Following a string of more traditional pop hits in the mid 1960s, Dusty Springfield decided to stretch her sound and traveled to the now-famed American Sound Studio in Memphis to produce a more R&B-heavy record ... or at least try to. Springfield never actually managed to sing a note in that southern studio, as she was too intimidated to sing in the same booth as her musical hero Aretha Franklin (who was originally offered the song "Son of a Preacher Man" before turning it down). Regardless, Dusty in Memphis came together thanks to some vocal overdubs in New York, and in turn marked Springfield's debut on a major label. Although a commercial failure at the time, the record slowly became a pop culture milestone. Some might say the record's eventual success came from A-list producers (Jerry Wexler, Tom Dowd and Arif Mardin) or songwriters (including Randy Newman, Burt Bacharach and Barry Mann and Cynthia Weil), but it's truly Springfield's slow-burning sensual soul that anchors the record, shaping the soundscape of a woman so desperately in love with love. And by singing just a touch off beat, her rich voice keeps us hanging on, wanting more, knowing that we've been in Dusty's lyrical shoes but still want to hear her side of the story. Joni Deutsch (Mountain Stage)


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44. Heart
Dreamboat Annie (Mushroom, 1976)

In the mid-1970s, Ann and Nancy Wilson proved that hard rock was no longer the domain of men. Dreamboat Annie, the debut album from the Wilson sisters and their band Heart, first found success in Canada, where they recorded the album. Later, Dreamboat Annie's expansive blend of hard rock and folk crept across the border to radio stations across the United States. At a time when hard rock records invariably touted male perspectives, Dreamboat Annie — unabashedly focused on the female experienceoffered a refreshing rock and roll reversal. The album's singles "Crazy On You" and "Magic Man" are bold proclamations of autonomy that center female pleasure without apology or excuse. Dreamboat Annie has its share of breezy '70s ballads, flutes and orchestral arrangements. But it also features prog rock flourishes, screaming guitars and Ann Wilson's impressive, versatile voice, replete with shrieks that would have Robert Plant shaking. Nancy's intricate acoustic guitar playingas well as her technical prowess on electric guitarmade her an icon of hard rock guitar, especially for young women. With Dreamboat Annie, the sisters Wilson launched themselves into a stardom that would not be without sexist backlash. But in the process, they provided a model for a generation of unapologetic rock and roll women. Marissa Lorusso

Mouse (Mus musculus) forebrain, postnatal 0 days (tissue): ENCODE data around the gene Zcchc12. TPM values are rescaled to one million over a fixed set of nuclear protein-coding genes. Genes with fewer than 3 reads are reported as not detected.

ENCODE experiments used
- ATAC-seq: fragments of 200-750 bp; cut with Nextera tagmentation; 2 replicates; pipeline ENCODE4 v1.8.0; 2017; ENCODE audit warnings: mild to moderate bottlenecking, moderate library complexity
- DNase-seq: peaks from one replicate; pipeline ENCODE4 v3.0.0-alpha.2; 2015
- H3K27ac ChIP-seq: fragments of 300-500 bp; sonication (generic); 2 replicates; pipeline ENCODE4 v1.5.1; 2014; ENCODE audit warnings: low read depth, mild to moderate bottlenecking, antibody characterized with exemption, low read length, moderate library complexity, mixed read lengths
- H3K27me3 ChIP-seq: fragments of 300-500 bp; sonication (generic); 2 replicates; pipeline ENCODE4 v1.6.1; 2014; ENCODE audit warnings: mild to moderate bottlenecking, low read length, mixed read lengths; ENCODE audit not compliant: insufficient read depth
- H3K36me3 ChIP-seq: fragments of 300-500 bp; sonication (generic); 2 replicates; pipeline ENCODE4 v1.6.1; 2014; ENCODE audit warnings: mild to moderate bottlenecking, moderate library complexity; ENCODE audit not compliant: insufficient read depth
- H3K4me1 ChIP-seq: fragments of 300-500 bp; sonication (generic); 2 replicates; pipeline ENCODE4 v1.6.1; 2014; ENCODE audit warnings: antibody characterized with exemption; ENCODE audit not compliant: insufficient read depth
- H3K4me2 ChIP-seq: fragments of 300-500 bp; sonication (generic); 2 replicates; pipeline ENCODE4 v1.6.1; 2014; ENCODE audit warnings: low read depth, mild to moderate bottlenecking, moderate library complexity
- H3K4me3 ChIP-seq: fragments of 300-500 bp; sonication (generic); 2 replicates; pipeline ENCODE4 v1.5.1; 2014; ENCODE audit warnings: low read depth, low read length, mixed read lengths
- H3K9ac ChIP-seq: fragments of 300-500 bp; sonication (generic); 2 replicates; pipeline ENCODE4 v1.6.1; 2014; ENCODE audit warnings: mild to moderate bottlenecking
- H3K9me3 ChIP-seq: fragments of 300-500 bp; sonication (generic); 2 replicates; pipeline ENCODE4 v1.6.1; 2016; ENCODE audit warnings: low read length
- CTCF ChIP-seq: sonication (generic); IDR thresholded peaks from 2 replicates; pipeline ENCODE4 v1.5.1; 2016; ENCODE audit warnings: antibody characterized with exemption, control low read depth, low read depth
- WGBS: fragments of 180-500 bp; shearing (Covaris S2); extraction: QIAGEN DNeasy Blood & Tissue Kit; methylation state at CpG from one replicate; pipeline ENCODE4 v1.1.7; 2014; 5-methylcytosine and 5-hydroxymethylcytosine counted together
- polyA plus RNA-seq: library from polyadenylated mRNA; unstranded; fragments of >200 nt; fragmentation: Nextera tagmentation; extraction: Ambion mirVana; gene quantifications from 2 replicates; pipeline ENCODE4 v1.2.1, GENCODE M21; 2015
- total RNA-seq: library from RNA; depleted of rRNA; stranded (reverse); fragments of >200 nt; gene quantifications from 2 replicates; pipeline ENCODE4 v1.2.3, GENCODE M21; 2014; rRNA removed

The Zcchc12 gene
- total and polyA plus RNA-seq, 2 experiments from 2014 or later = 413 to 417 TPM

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43. M.I.A.
Kala (XL/Interscope, 2007)

Kala is the album that launched M.I.A., a rapper-producer with an irrepressible flow and a disruptive sensibility, into bona-fide stardom. Before she started making scrappy, exhilarating dance tracks on a borrowed Roland MC-505, the Sri Lankan-born Londoner studied film; fittingly, Kala aims to challenge the brain and ears alike. This is no pedantic art-school experiment, however — Kala is visceral, intrepid and endearingly weird. During its recording, M.I.A. was stymied by visa troubles that prevented her from entering the United States, so she made the album in exile, jetting between studios in the likes of Trinidad and India. Likewise, Kala bounces exuberantly across borders, from Bollywood to Jamaican dance halls to the Australian bush. The album made M.I.A. into the standard-bearer for a new kind of pop, one in which the omnivorous absorption of musical motifs from across the Global South, far from being incidental, was the whole point: It was the music of immigrants, outsiders, rebels. Though M.I.A. has been accused of being more provocateur than activist, Kala showed that it was possible to tie radical sounds to radical notionsand still make people dance. Amelia Mason (WBUR)